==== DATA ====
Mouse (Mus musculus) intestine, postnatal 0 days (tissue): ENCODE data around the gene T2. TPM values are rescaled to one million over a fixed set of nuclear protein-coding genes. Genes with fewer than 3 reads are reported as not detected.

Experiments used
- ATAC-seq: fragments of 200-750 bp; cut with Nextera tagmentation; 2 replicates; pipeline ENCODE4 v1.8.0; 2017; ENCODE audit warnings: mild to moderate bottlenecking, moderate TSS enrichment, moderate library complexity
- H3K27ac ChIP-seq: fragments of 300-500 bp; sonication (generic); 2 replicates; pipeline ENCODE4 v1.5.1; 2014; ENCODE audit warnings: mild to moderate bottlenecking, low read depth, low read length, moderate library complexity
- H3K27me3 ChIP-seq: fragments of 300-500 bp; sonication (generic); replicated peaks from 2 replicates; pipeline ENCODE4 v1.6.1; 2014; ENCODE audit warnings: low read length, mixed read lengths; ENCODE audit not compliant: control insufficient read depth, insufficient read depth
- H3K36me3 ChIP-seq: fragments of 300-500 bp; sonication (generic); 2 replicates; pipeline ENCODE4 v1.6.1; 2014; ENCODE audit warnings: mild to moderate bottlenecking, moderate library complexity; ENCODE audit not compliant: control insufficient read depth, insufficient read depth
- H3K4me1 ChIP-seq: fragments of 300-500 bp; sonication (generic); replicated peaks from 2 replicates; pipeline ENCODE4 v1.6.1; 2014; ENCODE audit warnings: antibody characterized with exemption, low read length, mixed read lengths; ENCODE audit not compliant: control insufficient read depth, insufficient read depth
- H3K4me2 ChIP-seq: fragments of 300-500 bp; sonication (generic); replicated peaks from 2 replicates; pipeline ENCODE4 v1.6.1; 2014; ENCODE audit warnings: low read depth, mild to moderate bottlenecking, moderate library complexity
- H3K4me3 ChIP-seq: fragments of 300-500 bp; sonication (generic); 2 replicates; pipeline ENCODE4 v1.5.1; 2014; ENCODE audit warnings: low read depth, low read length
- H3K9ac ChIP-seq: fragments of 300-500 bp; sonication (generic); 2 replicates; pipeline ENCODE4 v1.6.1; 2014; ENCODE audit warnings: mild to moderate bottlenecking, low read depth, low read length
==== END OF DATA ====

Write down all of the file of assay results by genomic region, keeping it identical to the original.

Mouse (Mus musculus) intestine, postnatal 0 days (tissue): ENCODE data around the gene T2. TPM values are rescaled to one million over a fixed set of nuclear protein-coding genes. Genes with fewer than 3 reads are reported as not detected.

Experiments used
- ATAC-seq: fragments of 200-750 bp; cut with Nextera tagmentation; 2 replicates; pipeline ENCODE4 v1.8.0; 2017; ENCODE audit warnings: mild to moderate bottlenecking, moderate TSS enrichment, moderate library complexity
- H3K27ac ChIP-seq: fragments of 300-500 bp; sonication (generic); 2 replicates; pipeline ENCODE4 v1.5.1; 2014; ENCODE audit warnings: mild to moderate bottlenecking, low read depth, low read length, moderate library complexity
- H3K27me3 ChIP-seq: fragments of 300-500 bp; sonication (generic); replicated peaks from 2 replicates; pipeline ENCODE4 v1.6.1; 2014; ENCODE audit warnings: low read length, mixed read lengths; ENCODE audit not compliant: control insufficient read depth, insufficient read depth
- H3K36me3 ChIP-seq: fragments of 300-500 bp; sonication (generic); 2 replicates; pipeline ENCODE4 v1.6.1; 2014; ENCODE audit warnings: mild to moderate bottlenecking, moderate library complexity; ENCODE audit not compliant: control insufficient read depth, insufficient read depth
- H3K4me1 ChIP-seq: fragments of 300-500 bp; sonication (generic); replicated peaks from 2 replicates; pipeline ENCODE4 v1.6.1; 2014; ENCODE audit warnings: antibody characterized with exemption, low read length, mixed read lengths; ENCODE audit not compliant: control insufficient read depth, insufficient read depth
- H3K4me2 ChIP-seq: fragments of 300-500 bp; sonication (generic); replicated peaks from 2 replicates; pipeline ENCODE4 v1.6.1; 2014; ENCODE audit warnings: low read depth, mild to moderate bottlenecking, moderate library complexity
- H3K4me3 ChIP-seq: fragments of 300-500 bp; sonication (generic); 2 replicates; pipeline ENCODE4 v1.5.1; 2014; ENCODE audit warnings: low read depth, low read length
- H3K9ac ChIP-seq: fragments of 300-500 bp; sonication (generic); 2 replicates; pipeline ENCODE4 v1.6.1; 2014; ENCODE audit warnings: mild to moderate bottlenecking, low read depth, low read length